https://doi.org/10.1371/journal.pone.0192136.s010

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S5 Fig. Suppressed promoter activities of DNA-DRR genes by DEC were increased with TSA treatments.

The pGL3-promoter reporters and DEC1 or DEC2 expression plasmid were co-transfected into HepG2 and treated with 10 or 100 ng/ml of Trichostatin A (TSA), histon deacetylase (HDAC) inhibitor, 24 hours before harvesting cells. Luciferase activities were determined with a dual-luciferase assay system. Columns are the mean of three independent experiments; bars, SD. The differences between means were significant (ANOVA P < 0.005). P values calculated with Turkey-Kramer HSD test are: *, P < 0.05; **, P < 0.01; ***, P < 0.001.

https://doi.org/10.1371/journal.pone.0192136.s011

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S6 Fig. High peaks and signals of DEC1 (also known as BHLHE40) in known target genes.

Using the UCSC genome browser database, we analyzed the BHLHE40 ChIP-sequence peaks and signals near the transcription start site of already-reported DEC1 target genes, BHLHE41 (also known as DEC2), DBP, PER1, and PER2.

https://doi.org/10.1371/journal.pone.0192136.s012

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S7 Fig. High peaks and signals of DEC1 (also known as BHLHE40) in the genes regulated by HIF-1-DEC pathway.

Using the UCSC genome browser database, we analyzed the BHLHE40 ChIP-sequence peaks and signals near the transcription start site of HIF-1-DEC pathway-regulated genes, MLH1, STAT1, and SREBP-1c (also known as SREBF1).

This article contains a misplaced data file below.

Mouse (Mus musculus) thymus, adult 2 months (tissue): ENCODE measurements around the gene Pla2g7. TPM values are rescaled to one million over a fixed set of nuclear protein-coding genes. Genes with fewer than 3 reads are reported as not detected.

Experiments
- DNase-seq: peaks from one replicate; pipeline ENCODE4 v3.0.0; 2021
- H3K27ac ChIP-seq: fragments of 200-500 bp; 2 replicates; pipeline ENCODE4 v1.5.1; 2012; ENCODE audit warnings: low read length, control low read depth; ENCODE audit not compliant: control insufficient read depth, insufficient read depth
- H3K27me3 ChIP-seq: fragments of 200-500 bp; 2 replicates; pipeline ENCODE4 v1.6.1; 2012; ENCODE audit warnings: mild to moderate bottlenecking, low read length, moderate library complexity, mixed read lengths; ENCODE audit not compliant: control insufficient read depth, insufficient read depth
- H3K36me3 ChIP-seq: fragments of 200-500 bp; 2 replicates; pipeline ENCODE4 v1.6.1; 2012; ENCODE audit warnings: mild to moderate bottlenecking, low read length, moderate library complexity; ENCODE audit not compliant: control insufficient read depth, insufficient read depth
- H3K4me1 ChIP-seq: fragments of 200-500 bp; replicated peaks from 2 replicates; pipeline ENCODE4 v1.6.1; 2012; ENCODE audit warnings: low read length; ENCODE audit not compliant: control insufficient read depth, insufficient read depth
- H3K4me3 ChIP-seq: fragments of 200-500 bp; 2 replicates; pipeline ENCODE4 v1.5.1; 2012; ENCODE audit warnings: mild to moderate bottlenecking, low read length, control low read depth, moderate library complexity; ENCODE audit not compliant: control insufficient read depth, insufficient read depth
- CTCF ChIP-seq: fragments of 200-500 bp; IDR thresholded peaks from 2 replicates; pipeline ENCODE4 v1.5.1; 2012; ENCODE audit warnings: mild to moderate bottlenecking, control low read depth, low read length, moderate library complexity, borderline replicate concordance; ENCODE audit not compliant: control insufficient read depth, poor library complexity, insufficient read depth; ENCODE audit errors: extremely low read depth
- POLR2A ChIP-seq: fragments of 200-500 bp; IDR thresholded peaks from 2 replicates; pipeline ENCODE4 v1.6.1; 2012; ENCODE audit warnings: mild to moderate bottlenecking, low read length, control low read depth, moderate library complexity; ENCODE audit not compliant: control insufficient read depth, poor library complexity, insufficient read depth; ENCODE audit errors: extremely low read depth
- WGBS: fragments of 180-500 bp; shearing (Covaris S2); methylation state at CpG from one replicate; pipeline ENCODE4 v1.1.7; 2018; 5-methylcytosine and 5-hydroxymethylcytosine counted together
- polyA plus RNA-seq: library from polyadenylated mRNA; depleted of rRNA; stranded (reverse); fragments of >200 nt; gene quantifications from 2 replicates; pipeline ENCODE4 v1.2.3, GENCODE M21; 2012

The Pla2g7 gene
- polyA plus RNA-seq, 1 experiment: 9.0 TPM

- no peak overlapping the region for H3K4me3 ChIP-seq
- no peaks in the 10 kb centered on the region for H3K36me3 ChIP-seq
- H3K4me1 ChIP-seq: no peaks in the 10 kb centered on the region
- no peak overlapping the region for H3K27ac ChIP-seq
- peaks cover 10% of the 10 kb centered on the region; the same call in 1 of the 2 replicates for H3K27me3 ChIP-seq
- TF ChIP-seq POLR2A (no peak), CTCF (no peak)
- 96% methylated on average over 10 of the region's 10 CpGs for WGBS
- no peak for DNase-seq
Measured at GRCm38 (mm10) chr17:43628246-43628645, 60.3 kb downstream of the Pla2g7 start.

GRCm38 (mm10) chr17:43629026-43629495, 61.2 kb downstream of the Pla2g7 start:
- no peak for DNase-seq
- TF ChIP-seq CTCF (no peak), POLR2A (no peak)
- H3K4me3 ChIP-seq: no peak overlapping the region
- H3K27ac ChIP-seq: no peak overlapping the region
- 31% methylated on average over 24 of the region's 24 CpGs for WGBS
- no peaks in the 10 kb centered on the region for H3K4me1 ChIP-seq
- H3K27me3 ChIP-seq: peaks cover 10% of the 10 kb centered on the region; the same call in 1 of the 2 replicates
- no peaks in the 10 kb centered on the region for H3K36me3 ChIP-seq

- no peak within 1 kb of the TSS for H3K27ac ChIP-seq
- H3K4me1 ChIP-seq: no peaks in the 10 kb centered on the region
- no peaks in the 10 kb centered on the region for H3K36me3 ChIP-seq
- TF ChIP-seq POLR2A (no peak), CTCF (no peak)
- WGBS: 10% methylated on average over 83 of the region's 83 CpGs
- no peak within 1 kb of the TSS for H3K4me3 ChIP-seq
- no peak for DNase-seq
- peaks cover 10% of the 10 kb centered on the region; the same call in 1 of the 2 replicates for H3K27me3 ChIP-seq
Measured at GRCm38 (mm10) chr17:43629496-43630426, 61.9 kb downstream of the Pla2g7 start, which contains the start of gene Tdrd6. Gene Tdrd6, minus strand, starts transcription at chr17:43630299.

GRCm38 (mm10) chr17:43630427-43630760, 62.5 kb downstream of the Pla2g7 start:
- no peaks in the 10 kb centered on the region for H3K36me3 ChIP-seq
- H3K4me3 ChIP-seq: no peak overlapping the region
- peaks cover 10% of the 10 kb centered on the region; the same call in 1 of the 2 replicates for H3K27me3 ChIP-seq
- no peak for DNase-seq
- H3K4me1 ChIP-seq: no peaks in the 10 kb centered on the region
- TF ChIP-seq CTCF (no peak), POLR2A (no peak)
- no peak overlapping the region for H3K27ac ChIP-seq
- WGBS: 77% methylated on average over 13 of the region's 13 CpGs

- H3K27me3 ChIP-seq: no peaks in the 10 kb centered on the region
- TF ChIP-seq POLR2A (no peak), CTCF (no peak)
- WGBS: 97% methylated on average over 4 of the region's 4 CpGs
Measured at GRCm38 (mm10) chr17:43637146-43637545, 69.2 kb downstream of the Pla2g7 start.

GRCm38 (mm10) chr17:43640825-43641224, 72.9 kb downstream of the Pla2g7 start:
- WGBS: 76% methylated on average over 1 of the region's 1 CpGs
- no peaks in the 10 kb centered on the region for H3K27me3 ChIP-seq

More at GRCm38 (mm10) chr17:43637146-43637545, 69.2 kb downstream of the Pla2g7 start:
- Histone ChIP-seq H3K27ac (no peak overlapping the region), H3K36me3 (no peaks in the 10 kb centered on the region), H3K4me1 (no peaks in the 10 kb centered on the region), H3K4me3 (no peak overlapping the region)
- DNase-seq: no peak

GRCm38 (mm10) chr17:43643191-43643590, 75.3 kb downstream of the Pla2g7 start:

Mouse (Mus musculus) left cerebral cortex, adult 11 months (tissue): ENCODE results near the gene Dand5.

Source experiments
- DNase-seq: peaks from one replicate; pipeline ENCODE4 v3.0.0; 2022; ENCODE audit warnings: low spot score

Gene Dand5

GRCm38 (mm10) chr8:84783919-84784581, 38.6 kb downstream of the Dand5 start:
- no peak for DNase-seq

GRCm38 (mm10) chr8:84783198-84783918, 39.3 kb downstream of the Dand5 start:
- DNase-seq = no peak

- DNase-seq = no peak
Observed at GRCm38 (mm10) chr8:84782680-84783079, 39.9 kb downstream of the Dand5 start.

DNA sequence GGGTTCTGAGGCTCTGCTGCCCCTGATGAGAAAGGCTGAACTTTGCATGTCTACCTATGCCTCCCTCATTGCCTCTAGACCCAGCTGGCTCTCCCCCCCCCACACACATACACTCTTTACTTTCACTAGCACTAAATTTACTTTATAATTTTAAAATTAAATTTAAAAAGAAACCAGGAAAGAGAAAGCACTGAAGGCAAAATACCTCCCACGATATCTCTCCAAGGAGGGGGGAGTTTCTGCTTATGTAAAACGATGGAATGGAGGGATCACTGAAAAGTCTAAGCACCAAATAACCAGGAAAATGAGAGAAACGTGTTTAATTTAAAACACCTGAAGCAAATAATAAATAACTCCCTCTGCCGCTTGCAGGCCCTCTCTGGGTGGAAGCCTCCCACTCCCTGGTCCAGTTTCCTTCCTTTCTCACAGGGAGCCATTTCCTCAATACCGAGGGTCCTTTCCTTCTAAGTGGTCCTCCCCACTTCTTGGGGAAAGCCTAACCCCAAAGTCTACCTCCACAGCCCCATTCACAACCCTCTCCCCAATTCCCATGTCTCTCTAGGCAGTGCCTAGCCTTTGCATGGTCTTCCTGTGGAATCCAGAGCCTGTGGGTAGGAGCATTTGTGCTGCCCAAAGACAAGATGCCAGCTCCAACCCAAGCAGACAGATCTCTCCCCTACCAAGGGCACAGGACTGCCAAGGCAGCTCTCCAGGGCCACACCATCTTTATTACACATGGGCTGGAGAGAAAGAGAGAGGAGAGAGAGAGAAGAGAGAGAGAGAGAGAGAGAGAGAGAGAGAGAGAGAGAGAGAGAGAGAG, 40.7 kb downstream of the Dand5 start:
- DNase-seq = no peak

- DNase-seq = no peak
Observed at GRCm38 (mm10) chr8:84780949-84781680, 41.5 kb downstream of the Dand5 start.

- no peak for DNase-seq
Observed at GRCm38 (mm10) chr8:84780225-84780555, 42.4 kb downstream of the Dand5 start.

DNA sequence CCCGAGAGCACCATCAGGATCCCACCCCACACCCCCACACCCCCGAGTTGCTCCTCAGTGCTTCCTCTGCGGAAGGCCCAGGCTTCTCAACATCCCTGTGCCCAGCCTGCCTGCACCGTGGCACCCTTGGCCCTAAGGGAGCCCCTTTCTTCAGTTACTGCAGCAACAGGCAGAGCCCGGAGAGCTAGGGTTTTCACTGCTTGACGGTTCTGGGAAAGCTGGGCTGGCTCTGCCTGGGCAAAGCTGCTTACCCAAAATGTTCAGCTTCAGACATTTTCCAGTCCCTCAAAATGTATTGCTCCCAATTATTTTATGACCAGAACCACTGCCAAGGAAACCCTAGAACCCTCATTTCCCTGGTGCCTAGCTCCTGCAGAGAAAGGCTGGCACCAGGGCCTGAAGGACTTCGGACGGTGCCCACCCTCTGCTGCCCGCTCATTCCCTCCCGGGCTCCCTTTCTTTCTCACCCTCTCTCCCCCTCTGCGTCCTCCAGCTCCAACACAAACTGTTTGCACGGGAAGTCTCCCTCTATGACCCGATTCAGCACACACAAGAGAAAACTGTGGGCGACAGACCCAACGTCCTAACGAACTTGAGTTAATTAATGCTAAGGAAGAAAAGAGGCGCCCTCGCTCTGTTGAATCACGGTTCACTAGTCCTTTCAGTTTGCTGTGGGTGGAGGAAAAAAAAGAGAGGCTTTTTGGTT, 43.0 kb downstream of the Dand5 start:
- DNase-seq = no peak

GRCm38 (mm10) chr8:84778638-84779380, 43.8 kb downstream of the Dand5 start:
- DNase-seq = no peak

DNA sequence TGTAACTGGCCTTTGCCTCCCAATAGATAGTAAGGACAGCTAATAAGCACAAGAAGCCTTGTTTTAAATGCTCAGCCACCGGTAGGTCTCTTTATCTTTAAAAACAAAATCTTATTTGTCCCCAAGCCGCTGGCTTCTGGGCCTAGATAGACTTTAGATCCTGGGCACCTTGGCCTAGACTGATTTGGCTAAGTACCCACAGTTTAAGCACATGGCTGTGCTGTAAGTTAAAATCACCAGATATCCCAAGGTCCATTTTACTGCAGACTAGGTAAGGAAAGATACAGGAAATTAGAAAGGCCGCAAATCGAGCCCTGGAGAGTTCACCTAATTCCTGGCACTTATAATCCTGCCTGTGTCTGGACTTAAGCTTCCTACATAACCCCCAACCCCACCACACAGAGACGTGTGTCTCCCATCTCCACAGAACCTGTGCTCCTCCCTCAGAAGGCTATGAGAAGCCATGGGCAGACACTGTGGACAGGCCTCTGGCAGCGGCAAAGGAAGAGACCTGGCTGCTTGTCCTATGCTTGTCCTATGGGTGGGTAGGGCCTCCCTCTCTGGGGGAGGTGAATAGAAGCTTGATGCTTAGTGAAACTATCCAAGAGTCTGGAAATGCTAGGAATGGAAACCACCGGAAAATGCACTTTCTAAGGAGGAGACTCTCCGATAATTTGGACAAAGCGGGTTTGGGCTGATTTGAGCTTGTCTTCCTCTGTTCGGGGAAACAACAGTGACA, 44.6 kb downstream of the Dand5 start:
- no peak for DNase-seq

https://doi.org/10.1371/journal.pone.0192136.s013

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S8 Fig. High peaks and signals of DEC1 (also known as BHLHE40) in genes related to DNA-DRR.

Using the UCSC genome browser database, we analyzed the BHLHE40 ChIP-sequence peaks and signals near the transcription start site of genes related to DNA-DRR listed in S3 Table.

https://doi.org/10.1371/journal.pone.0192136.s014

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Acknowledgments

We thank Dr. H. Eguchi (Saitama Medical Univ.), Dr. K. Miyazaki (Hiroshima Univ.), and Dr. Y. Makino (Asahikawa Medical Univ.) for their helpful advice. We also thank Ms. C. Oda, Ms. K. Nukata, Ms. I. Fukuba, Ms. M. Wada, and Ms. M. Sasaki for technical and secretarial support. A part of this work was carried out at the Analysis Center of Life Science at Hiroshima University.